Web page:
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Panzerhaubitze 2000: The German Artillery Gun Slamming Russia in Ukraine

Panzerhaubitze 2000
Panzerhaubitze 2000. Image Credit: Creative Commons.

Germany’s Contribution to Ukraine’s Artillery Arsenal – With reports appearing this week that Germany approved a Ukrainian purchase of 100 Panzerhaubitze 2000 howitzers, Germany’s contribution to Ukraine’s artillery arsenal has reentered the spotlight. However, that order would not be the first examples of the Panzerhaubitze 2000 to have entered Ukrainian service, as the handful which has been donated by Germany and the Netherlands thus far have already found use in Ukrainian service.


As a howitzer, the Panzerhaubitze 2000 is designed to provide indirect fire support against a variety of different types of targets. The howitzer produced by the German-French armored vehicle company Krauss-Maffei Wegmann also produces Germany’s Leopard 1 and 2 main battle tanks. Developed in tandem with the German arms company Rheinmetall Landsysteme, the first Panzerhaubitze 2000s were delivered to the German armed forces in 1998. Crewed by a commander, gunner, driver, and two loaders, the Panzerhaubitze 2000’s main gun is a 155mm L52 howitzer gun.

According to Krauss-Maffei Wegmann, the Panzerhaubitze 2000 has a range of 30 kilometers with standard ammunition, 40 kilometers when utilizing base-bleed munitions, or 54 kilometers or more when utilizing certain specialized guided munitions such as the volcano or excalibur shells. Base-bleed is an aeronautic improvement to projectiles which reduces their drag in order to increase their range. The Panzerhaubitze 2000’s autoloader allows it to fire at a rate of four rounds per minute, which is augmented by a fire control computer to calculate projectile ballistics and coordinate with an artillery control system.

Put to Good Use in Ukraine

To date, the Panzerhaubitze 2000 has seen significant service since it first entered Ukrainian service.

On May 6, the German and Dutch governments announced that they would send Ukraine 12 Panzerhaubitze 2000s and would begin training Ukrainian crews on the weapon immediately. The German howitzers were to be taken from the German Bundeswehr’s maintenance pool as to avoid disruptions to its own arsenal. An additional six Panzerhaubitze 2000s were promised to Ukraine by the Netherlands and Germany on June 28 on the sidelines of the 2022 Madrid NATO Summit.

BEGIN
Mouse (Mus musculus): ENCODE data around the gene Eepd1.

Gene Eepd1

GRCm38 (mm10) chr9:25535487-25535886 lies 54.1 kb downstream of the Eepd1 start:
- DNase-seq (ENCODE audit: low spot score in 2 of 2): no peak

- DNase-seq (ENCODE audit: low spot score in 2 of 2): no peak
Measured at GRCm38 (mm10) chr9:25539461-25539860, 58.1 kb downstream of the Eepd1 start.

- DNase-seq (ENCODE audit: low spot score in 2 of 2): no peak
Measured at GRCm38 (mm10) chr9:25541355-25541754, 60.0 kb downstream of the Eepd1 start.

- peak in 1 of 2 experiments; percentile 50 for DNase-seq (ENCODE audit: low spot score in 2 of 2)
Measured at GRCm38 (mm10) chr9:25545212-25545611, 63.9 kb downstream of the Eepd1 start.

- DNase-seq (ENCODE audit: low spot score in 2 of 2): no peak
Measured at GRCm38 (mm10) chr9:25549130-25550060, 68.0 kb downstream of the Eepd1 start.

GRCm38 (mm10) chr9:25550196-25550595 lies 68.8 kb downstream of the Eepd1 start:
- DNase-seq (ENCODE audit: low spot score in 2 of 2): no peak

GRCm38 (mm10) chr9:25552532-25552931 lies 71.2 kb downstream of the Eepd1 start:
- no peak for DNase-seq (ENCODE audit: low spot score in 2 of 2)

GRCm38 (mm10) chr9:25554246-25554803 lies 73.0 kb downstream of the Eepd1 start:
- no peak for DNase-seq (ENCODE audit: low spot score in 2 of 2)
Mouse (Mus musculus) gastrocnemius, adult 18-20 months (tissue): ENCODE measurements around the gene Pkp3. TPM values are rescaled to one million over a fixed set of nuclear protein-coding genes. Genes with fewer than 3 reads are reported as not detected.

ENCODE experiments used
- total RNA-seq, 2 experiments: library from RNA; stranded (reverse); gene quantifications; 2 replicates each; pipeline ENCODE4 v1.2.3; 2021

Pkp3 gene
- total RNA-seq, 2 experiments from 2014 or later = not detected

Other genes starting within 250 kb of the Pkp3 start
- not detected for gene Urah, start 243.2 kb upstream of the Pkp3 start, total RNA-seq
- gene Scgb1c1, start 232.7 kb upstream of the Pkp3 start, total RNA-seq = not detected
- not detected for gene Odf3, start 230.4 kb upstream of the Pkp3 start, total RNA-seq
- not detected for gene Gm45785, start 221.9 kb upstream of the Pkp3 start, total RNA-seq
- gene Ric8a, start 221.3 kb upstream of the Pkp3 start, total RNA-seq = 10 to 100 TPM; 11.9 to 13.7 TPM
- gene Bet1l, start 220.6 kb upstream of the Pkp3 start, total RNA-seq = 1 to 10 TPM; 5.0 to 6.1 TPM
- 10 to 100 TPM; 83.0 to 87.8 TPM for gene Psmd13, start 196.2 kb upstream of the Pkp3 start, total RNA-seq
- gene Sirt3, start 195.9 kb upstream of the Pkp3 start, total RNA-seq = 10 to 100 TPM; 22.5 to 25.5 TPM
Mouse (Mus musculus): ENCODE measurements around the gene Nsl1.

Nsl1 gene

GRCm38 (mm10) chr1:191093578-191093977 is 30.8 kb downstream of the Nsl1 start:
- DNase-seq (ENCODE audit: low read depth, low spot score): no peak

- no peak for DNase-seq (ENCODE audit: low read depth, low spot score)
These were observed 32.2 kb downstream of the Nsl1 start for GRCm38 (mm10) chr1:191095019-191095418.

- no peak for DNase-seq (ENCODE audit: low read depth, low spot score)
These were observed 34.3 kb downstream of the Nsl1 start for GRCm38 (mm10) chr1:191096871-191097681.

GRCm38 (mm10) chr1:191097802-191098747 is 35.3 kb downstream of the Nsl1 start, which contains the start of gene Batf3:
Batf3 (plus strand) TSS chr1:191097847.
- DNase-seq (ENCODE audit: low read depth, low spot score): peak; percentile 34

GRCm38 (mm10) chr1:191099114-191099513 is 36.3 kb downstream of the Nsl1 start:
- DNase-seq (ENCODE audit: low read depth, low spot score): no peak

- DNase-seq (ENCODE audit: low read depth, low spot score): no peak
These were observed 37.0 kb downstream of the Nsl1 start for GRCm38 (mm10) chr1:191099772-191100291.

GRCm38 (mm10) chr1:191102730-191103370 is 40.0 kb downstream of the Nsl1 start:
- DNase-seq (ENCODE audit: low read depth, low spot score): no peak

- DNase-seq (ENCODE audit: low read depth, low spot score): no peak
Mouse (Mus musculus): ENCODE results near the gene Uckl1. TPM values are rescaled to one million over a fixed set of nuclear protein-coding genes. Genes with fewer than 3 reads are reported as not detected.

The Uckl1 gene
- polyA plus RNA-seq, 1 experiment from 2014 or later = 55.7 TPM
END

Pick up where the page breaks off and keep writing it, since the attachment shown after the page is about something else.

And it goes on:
On June 21, Ukrainian Minister of Defense Oleksii Reznikov announced on Twitter that the Panzerhaubitze 2000s then in Ukrainian possession, had officially been brought into service. Ukrainian artillerists using the howitzer in combat interviewed by Radio Free Europe/Radio Liberty spoke highly of its ability to tear through armored and non-armored targets alike as well as its ease of operation, which requires minimal physical intervention on the part of the crew.

Ukrainian media sources have also praised the performance of the howitzer in Ukraine’s Donbas region. Western artillery systems such as the Panzerhaubitze 2000 delivered to Ukraine in the last three months have proven instrumental in blunting Russia’s advantage in artillery fires in Donbas, helping to slow its advance.

Future Deliveries

First reported by Der Spiegel on July 27, Germany’s government approved the sale of 100 new Panzerhaubitze 2000s to Ukraine. The scale of the order means that it will likely not be fulfilled for several years, even though Krauss-Maffei Wegmann has already started manufacturing them. However, the pace of fighting appears to have taken a toll on Ukraine’s existing arsenal of Panzerhaubitze 2000s, with several examples reportedly needing urgent repair as a result of the high intensity of wear and tear that active combat service in Donbas has brought on.

According to the German Ministry of Defense, ten Panzerhaubitze 2000 howitzers have been delivered to date. While Ukraine’s 100 purchased howitzers may still be far away from fighting on the battlefields of Ukraine, additional German, Dutch or even Italian Panzerhaubitze 2000 howitzers could be sent to plug gaps as they emerge in the near future.

Wesley Culp is a Research Fellow at the Center for the Study of the Presidency and Congress. He regularly writes on Russian and Eurasian leadership and national security topics and has been published in The Hill as well as in the Diplomatic Courier. He can be found on Twitter @WesleyJCulp.

Written By

Wesley Culp is a Research Fellow at the Center for the Study of the Presidency and Congress. He regularly writes on Russian and Eurasian leadership and national security topics and has been published in The Hill and the Diplomatic Courier. He can be found on Twitter @WesleyJCulp.